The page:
International break: An indictment on FIFA and UEFA? - We take a look at how the fixture congestion is affecting players.
|Nathan Ake became the latest injury casualty after limping off against Spain in their 1-1 friendly on Wednesday (Photo credit: FIFA.com)|
“We’re simply puppets for both FIFA and UEFA… It is simply pushing players to new physical limits” Toni Kroos on the packed fixture list for both club and country
Fans, observers, and stakeholders want football played every day, we want entertainment all the time, and considering the fact that most can’t even get to watch from the stands since the advent of Corona Virus, it’s important that we get to see something fresh on our screens.
As much as we want this, what is the impact on the gladiators?
The players that give us joy, frustrations sometimes but in all, it’s part of the beautiful game, do we think about them?
Is it sustainable to play every day of the week and not burn out?
Let’s have the conversation!
Liverpool’s Joe Gomez, on Wednesday, tore a ligament in his knee in training with Gareth Southgate’s England squad and could face a lengthy time on the sideline.
This heaps more misery on Jurgen Klopp who now has to plan without Van Dijk, Fabinho, and Gomez.
Elsewhere on Wednesday, same scenario, different player, Nathan Ake had to be withdrawn early in the 1-1 friendly with Spain after suffering thigh muscle problems.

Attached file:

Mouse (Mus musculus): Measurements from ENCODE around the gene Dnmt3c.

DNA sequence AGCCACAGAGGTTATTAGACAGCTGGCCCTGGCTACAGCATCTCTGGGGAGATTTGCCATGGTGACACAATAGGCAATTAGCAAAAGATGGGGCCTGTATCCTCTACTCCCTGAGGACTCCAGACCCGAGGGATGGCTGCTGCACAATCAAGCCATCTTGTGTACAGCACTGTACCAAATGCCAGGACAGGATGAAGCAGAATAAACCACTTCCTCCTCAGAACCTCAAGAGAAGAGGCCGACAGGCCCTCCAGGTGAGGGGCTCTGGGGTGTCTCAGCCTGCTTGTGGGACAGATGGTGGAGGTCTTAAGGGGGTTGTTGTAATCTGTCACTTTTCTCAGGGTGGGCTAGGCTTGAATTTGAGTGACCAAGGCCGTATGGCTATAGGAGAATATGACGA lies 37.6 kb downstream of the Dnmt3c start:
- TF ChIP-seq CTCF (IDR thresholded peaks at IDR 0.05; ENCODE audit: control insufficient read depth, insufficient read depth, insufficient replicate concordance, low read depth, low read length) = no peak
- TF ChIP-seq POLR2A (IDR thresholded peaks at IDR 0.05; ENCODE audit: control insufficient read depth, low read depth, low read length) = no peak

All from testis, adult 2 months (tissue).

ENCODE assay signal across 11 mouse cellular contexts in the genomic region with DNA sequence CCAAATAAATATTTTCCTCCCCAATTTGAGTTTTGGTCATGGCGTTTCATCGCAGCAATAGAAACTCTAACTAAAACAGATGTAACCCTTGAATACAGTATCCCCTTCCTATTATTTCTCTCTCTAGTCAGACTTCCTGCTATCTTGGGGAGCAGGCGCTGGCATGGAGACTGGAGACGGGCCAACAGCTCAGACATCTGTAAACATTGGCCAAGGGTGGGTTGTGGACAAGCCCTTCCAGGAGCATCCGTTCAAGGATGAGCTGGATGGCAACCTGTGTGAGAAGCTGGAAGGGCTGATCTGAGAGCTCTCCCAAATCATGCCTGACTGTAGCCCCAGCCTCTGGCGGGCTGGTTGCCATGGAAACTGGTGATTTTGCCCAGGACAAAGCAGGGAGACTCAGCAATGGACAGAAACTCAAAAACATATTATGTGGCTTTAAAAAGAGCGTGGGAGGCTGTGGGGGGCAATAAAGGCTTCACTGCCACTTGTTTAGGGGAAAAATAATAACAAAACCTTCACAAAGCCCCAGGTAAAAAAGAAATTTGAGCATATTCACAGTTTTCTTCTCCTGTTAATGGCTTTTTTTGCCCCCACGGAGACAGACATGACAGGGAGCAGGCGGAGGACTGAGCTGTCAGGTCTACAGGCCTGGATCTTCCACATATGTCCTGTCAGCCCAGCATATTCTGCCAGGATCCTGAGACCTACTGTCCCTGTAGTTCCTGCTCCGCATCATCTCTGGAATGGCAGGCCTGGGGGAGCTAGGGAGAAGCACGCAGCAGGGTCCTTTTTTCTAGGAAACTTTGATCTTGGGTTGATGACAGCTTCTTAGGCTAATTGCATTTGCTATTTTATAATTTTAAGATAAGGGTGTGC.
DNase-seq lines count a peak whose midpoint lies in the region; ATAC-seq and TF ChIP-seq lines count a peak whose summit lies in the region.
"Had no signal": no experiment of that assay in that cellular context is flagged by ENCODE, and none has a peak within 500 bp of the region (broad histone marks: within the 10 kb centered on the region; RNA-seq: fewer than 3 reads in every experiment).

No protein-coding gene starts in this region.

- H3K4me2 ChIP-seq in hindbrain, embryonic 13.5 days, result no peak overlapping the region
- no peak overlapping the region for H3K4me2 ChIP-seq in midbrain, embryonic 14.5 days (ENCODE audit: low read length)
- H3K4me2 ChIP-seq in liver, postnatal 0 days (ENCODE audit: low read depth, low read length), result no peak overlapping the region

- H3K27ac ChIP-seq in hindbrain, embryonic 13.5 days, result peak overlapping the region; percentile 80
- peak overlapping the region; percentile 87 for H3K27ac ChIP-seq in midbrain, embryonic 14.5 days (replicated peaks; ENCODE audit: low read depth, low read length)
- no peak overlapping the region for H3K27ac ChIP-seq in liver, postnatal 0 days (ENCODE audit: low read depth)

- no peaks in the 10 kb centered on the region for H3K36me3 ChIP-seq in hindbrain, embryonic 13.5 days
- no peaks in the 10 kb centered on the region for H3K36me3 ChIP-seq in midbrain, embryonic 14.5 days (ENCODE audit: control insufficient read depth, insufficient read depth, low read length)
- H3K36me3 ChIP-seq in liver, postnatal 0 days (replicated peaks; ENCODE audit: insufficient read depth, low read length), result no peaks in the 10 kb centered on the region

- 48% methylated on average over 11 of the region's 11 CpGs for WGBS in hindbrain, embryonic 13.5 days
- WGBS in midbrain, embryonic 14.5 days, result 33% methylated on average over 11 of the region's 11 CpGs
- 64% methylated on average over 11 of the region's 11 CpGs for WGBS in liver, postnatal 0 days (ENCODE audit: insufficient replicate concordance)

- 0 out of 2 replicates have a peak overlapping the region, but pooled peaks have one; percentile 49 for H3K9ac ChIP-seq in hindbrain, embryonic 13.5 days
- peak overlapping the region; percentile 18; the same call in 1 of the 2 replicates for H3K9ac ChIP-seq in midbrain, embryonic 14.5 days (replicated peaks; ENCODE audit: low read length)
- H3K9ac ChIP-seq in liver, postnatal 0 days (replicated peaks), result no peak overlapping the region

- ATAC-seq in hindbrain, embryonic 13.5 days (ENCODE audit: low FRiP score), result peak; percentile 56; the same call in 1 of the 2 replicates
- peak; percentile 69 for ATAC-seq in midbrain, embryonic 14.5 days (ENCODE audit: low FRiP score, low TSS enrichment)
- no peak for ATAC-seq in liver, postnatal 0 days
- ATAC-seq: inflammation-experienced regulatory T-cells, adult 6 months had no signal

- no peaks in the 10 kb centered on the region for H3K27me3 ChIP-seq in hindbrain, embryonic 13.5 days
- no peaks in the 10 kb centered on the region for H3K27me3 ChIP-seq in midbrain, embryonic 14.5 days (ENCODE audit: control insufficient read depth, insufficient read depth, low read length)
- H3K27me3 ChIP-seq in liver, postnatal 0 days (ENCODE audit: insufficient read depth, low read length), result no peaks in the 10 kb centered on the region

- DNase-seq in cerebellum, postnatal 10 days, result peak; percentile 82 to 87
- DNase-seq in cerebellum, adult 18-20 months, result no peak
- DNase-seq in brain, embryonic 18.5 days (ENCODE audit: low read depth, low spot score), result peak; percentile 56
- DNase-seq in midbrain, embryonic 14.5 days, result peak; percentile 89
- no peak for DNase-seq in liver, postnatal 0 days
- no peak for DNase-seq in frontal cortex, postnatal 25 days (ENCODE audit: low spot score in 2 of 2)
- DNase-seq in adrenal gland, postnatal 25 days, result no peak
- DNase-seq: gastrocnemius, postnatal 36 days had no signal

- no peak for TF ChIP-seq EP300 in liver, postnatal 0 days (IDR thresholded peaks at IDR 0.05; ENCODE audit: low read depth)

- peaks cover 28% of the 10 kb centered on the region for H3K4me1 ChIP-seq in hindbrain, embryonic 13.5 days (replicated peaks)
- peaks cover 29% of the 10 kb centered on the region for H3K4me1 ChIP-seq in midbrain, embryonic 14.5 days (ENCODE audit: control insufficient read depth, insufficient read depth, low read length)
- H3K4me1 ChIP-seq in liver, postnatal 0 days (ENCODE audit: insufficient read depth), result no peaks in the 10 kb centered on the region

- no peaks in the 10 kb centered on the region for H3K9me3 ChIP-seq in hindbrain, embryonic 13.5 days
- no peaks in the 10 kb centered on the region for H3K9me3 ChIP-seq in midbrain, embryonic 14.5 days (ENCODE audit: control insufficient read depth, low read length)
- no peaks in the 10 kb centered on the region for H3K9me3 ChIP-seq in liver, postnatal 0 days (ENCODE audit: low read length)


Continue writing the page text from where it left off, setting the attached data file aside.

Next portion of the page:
He is expected to return to Manchester today for assessment and rehabilitation, now the question: are international friendlies worth it?
Everyone is asking today, why there weren’t enough collective thinking in the creation of the football calendar that packed games for clubs and countries without factoring the health of the players and the impact of congested fixtures on the game itself.
France fielded a weakened side in their shock outing against Finland in Paris for a reason, Didier Deschamps won’t want to risk legs ahead of matches that actually matter but should there have been friendlies at this time at all?
Three games in a week for these players already proved catastrophic with Frank de Boer leading the dissent after losing two players in one night against Spain; “we have to look into the calendar, I don’t think these games are necessary, money is important but we have to look after the players” he said after the stalemate with Spain.
Clubs are also struggling to keep up, three champions league games in three weeks, flanked by league games and domestic cups.
Considering how shortened the season is after the COVOD-19 lockdown, FIFA and UEFA must work out a more reasonable calendar for 2021 and it must put players first.